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Frindle by Andrew Clements
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Frindle (original 1997; edition 1998)

by Andrew Clements, Brian Selznick (Illustrator)

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3,7961301,373 (3.99)23
Member:ColorBound
Title:Frindle
Authors:Andrew Clements
Other authors:Brian Selznick (Illustrator)
Info:Atheneum Books for Young Readers (1998), Paperback, 112 pages
Collections:Your library
Rating:***
Tags:Realistic Novel

Work details

Frindle by Andrew Clements (1997)

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Summary
This book is about a boy named Nike. Nick is a student who is always trying to get a rise out of his teacher Mrs. Granger. Mrs. Grander loved the dictionary so when Nick got in trouble his punishment was to write a report over the dictionary. This made Nick very interested in words and he wanted to make his own. He came up with another name for the word pen, Frindle. This new word became very popular throughout the school and eventually expanded outside of the school. Despite the attempts to stop the word from being used by Mrs. Granger and the rest of the school staff the word eventually became so popular it was added to the dictionary.
Personal Reaction
I think this is a really cute and fun book. One of my grade school teachers read this to us in class. I still remember it very well because I enjoyed it so much.
Idea extensions
I think this book shows leader qualities.
It shows determination and that you can achieve so much when you put you mind to it.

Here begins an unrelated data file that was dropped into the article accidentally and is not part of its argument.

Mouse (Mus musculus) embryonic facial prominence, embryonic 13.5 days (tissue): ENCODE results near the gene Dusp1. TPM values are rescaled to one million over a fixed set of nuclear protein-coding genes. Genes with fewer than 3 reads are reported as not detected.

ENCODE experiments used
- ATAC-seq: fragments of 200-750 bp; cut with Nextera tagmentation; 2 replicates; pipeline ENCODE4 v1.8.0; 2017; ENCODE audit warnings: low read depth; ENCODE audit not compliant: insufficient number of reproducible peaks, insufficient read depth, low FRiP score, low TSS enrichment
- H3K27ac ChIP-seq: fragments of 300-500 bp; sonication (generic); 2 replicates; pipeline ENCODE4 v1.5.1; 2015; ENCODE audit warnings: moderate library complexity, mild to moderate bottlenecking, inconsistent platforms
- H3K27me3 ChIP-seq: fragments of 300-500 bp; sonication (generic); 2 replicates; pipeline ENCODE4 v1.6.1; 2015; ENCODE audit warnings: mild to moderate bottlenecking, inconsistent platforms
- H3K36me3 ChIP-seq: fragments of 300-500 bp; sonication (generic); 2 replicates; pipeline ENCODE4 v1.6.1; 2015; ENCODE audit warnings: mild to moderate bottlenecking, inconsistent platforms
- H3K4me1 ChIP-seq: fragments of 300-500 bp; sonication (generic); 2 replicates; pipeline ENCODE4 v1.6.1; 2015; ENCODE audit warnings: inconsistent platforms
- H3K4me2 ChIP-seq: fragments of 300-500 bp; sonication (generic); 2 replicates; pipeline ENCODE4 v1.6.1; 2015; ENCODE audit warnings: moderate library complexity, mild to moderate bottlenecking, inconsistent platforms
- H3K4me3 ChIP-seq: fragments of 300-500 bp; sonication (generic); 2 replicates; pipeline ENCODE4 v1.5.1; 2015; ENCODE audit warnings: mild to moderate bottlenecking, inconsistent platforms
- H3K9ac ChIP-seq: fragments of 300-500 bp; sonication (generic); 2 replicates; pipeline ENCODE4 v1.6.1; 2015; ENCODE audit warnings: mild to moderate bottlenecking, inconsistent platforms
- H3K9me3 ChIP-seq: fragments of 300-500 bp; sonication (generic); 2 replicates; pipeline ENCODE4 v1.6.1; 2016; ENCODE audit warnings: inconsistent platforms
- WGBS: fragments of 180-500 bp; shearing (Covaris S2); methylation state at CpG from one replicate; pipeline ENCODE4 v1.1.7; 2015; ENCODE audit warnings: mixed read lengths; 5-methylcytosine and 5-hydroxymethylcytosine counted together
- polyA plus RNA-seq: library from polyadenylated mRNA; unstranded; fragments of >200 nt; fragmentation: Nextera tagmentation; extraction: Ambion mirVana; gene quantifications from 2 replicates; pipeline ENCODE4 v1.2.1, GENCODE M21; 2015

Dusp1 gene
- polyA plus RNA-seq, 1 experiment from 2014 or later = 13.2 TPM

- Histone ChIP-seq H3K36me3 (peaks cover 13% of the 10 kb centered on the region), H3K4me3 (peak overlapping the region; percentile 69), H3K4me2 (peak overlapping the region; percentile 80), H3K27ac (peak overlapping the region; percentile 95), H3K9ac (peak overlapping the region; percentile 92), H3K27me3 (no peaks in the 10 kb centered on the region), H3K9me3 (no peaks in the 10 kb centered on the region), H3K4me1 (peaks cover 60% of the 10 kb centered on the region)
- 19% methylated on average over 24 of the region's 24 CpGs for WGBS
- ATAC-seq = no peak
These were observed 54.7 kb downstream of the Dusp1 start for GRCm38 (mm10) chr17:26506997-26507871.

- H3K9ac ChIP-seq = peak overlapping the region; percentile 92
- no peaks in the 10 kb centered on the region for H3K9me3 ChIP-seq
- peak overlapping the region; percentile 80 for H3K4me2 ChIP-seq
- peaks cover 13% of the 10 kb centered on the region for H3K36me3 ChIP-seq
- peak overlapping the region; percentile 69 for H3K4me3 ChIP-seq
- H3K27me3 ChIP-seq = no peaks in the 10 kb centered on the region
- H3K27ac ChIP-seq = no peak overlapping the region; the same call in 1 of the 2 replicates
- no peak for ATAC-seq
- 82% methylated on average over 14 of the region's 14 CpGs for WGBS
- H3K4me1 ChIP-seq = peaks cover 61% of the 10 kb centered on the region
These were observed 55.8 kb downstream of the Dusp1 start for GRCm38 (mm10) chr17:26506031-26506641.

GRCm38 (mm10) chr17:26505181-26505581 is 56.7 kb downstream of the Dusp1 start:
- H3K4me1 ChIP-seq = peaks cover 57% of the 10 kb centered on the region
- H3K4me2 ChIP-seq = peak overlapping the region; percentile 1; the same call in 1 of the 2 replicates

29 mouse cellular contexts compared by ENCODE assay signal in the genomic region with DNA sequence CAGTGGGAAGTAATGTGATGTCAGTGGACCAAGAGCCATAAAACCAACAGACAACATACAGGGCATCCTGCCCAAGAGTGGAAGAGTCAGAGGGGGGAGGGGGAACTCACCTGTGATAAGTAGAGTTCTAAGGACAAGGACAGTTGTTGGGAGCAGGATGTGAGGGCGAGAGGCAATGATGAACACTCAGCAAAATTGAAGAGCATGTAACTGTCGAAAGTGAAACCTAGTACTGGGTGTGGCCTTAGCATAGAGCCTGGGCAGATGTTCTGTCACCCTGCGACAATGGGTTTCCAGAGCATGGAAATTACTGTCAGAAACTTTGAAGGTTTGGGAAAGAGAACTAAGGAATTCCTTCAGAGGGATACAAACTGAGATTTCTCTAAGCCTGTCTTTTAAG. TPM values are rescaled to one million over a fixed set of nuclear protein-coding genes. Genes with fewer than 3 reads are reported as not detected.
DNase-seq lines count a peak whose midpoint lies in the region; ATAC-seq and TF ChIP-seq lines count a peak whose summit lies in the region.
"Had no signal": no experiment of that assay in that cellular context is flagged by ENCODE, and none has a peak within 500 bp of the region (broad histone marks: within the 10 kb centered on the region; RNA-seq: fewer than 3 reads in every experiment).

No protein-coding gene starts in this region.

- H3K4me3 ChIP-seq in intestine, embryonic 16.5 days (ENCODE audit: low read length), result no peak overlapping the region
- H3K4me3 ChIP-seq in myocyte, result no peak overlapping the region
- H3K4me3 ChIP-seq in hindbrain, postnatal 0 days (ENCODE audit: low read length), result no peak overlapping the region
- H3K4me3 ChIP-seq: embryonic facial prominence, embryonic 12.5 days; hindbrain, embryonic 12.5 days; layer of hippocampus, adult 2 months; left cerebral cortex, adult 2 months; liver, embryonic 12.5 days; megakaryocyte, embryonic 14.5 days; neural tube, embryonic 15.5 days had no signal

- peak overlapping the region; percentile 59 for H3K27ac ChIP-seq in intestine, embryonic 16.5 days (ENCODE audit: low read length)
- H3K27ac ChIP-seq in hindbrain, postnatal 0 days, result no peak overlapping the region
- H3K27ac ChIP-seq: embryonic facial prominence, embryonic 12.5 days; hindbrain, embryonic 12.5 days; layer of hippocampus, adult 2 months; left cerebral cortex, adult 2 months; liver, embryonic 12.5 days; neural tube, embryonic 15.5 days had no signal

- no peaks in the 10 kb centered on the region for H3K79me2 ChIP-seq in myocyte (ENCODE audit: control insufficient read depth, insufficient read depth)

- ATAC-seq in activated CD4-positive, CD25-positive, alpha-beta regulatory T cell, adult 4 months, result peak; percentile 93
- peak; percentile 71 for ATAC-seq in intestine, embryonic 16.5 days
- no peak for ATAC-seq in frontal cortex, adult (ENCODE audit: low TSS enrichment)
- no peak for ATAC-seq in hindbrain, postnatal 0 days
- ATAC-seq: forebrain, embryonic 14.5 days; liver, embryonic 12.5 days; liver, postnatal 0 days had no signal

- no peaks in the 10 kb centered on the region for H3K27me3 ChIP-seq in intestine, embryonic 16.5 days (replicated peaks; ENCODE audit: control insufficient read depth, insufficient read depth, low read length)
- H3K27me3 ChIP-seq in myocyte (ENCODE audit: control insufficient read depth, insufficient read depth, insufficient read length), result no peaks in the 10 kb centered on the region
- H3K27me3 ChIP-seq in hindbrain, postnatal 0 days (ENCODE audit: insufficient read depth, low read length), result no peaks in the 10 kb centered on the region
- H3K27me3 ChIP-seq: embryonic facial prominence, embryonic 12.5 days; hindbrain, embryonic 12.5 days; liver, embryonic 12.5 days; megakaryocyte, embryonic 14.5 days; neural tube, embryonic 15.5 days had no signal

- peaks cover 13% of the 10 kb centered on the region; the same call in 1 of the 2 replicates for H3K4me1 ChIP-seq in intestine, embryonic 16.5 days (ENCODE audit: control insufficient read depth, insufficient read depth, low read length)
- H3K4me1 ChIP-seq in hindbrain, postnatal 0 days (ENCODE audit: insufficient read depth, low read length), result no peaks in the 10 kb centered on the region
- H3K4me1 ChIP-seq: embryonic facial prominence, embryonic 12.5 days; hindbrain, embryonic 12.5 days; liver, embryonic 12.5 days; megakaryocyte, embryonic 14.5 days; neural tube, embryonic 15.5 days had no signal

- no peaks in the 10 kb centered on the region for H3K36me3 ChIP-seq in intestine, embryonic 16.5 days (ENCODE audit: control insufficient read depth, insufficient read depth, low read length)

christa15 | Jul 15, 2014 |
5.4/ 2 points
  sarahncr | Jul 4, 2014 |
GREAT!!!
BOOK!!!! ( )
  Missmillypatching | Jun 12, 2014 |
I love Andrew Clements -- really, really love his books, and there are many! He is a former teacher who writes stand-alone "school stories" aimed at boys and girls in the 3rd-5th grade range, which I think is a tricky age to write for. They typically feature kids who take some sort of action at school, as a protest, or an experiment, or to cause mild trouble. It takes on a life of its own, confounding and frustrating the adults, and teaching the kids about social momentum and other lessons. They're never preachy, though, and the issues are complex and thought-provoking. I loved Frindle from the first moment to the slightly weepy last. 5th grader Nick is a master at asking the time-wasting question designed to get the teacher side-tracked so that homework will be forgotten. He meets his match in Mrs. Granger, the experienced, rigorous, exacting teacher who sends home a recommended dictionary list before the start of the year. His first attempt at a time-waster (why are words what they are -- who decides that d-o-g gets to mean dog? Answer: we do -- words are invented and developed and evolved and most importantly: used, and that's how they get to be words) backfires as Mrs. Granger assigns Nick an oral report on words and dictionaries. It does give Nick an idea, though: what if he made up a word and people started using it? What would happen? He decides that henceforth, a pen is now a "frindle." He recruits a few friends to start conspicuously using "frindle" and the word takes off, much to the annoyance of Mrs. Granger (it's not in the dictionary, and furthermore, "pen" is a perfectly good word that evolved from the Latin word meaning feather, or quill, which were the precursors of pens), and the rest of the school staff. The students aren't really doing anything wrong, but are choosing to disobey rules created to stop the use of the word. The ensuing kerfuffle attracts the attention of the local paper, a local entrepreneur, and eventually the national news. The resolution of this story is extremely satisfying.
  AMQS | May 24, 2014 |
Frindle by Andrew Clements. Illustrated by Brian Selznick. Published by Scholastic. Copyright 1996. pg. 105